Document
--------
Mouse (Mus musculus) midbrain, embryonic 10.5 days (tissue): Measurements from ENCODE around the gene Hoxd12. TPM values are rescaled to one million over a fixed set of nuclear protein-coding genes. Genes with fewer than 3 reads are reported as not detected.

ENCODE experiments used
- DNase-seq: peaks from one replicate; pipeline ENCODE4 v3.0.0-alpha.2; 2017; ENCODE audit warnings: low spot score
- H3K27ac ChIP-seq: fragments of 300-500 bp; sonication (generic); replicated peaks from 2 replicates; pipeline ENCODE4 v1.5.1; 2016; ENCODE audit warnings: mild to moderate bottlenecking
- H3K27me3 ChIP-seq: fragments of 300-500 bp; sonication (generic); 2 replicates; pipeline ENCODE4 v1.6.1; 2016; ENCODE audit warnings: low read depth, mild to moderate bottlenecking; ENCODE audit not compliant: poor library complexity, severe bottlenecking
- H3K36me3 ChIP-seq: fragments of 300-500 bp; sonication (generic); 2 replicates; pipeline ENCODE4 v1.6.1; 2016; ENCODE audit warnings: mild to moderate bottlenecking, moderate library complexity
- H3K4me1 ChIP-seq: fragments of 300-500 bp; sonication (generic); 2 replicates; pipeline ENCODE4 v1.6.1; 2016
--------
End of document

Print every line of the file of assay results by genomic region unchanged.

Mouse (Mus musculus) midbrain, embryonic 10.5 days (tissue): Measurements from ENCODE around the gene Hoxd12. TPM values are rescaled to one million over a fixed set of nuclear protein-coding genes. Genes with fewer than 3 reads are reported as not detected.

ENCODE experiments used
- DNase-seq: peaks from one replicate; pipeline ENCODE4 v3.0.0-alpha.2; 2017; ENCODE audit warnings: low spot score
- H3K27ac ChIP-seq: fragments of 300-500 bp; sonication (generic); replicated peaks from 2 replicates; pipeline ENCODE4 v1.5.1; 2016; ENCODE audit warnings: mild to moderate bottlenecking
- H3K27me3 ChIP-seq: fragments of 300-500 bp; sonication (generic); 2 replicates; pipeline ENCODE4 v1.6.1; 2016; ENCODE audit warnings: low read depth, mild to moderate bottlenecking; ENCODE audit not compliant: poor library complexity, severe bottlenecking
- H3K36me3 ChIP-seq: fragments of 300-500 bp; sonication (generic); 2 replicates; pipeline ENCODE4 v1.6.1; 2016; ENCODE audit warnings: mild to moderate bottlenecking, moderate library complexity
- H3K4me1 ChIP-seq: fragments of 300-500 bp; sonication (generic); 2 replicates; pipeline ENCODE4 v1.6.1; 2016